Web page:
After peace talks between the United States and Taliban were called off by the US President Donald Trump before Afghanistan’s presidential election, the Taliban delegation made trips to several countries, but the prospect of peace talks remained ambiguous.
Recently, Pakistan has hosted a Taliban delegation saying that it would support the resumption of peace talks. Meeting with the Taliban 12-member delegation, Pakistan’s Foreign Affairs Minister Shah Mahmood Qureshi said Islamabad would continue to support all efforts to achieve sustainable peace in Afghanistan, which is essential for Pakistan’s own socio-economic development. He added that an inclusive peace and reconciliation process, involving all sections of the Afghan society, was the only practical way forward. Reduction of violence by all parties were reportedly emphasized in the meeting.
Appreciating Pakistan’s support for peace, the Taliban said both sides agreed on the need for a resumption of the peace process at the earliest opportunity.
However, Afghan presidential spokesman Sediq Sediqqi said in a Twitter post that only Afghan-owned and Afghan-led peace talks would lead to lasting and dignified peace in Afghanistan. He said, “No progress will be imminent if a peace process is not owned and led by the Afghan government.”
It is widely believed that sidelining the Afghan government in the peace talks was a mistake. If the Afghan government had be included in the talks, it would not be shut down. The result of the US-Taliban draft agreement was not acceptable to Kabul, which could have been one of the reasons behind the cancellation of the talks. If the Kabul administration refuses the result of the talks, an agreement between the Taliban and their non-Afghan interlocutors would carry no significance.
When the Taliban delegation had visited Pakistan, US Special Envoy Zalmay Khalilzad had also a trip to Pakistan. Although there is no report about Khlilzad’s meeting with the Taliban delegation in Pakistan, he would have traveled during the delegation’s visit to meet with it. The three sides are likely to have agreed the resumption of peace talks perhaps with some conditions.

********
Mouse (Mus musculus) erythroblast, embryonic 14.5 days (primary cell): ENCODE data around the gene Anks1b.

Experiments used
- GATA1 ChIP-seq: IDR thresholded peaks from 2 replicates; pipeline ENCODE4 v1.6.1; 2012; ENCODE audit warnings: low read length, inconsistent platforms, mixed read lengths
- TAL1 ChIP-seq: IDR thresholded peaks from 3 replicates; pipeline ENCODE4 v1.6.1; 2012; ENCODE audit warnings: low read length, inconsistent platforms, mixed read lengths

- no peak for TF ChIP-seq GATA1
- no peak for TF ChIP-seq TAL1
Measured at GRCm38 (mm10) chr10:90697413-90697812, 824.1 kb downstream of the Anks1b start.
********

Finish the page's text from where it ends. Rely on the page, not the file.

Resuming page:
The Taliban must have learned that bargaining too hard and intensifying their attacks during the peace talks would be counterproductive.
Nonetheless, Hamdullah Mohib, Afghan National Security Adviser, said many hardline Taliban fighters would not join peace process. He claimed that the Taliban were ready integrating with al-Qaeda, and in the event of a peace deal some members of the Taliban might join the Islamic State group.
Mohib also said that the Taliban interpreted the peace deal, which appeared close on the horizon, as a victory. He insisted that the Afghan government had to be involved if the peace talks would work at all.
However, I believe that al-Qaeda has been undermined to a great extent and lost its funding resources. Hamza bin Laden’s death was also a strong blow to the group.
It is said that Russia plans to organize a meeting on the Afghan peace process this month, in which China, Pakistan, and the United States would participate.
Peace talks have to be revived and the process should be inclusive. The Taliban leadership has to accept sitting around the table with the Afghan government and reduce violence, especially against civilians. There should be a trilateral agreement acceptable to all three sides namely the Taliban, Washington, and Kabul so that it could put an end to the 18-year conflict.
In the meantime, regional states have to put pressure on the Taliban to stop violence and hold talks with bona fide intention. If the Taliban are sincere in the talks, they should stop targeting civilians and show flexibility. That is, they should not seek to impose only their own demands on their interlocutors. It would be more productive to push the Taliban for an agreement with the Afghan government rather than hosting their delegations after the talks cancellation.
If Russia is seeking to organize a meeting, it has to lead to a positive result. In other words, the meeting should not be organized only to add to the Taliban’s credit and their international recognition. Moscow has to use its leverage on the Taliban to push them for ending the conflict and reaching an agreement with their negotiators.
Including more regional powers will bear better result in the talks. Russia and Pakistan are likely to have great leverage on the Taliban. They should be included to use their leverage. Moreover, the two countries have promised much but acted little. They have to take more practical and sincere steps so that the Taliban and their interlocutors reach a reasonable agreement.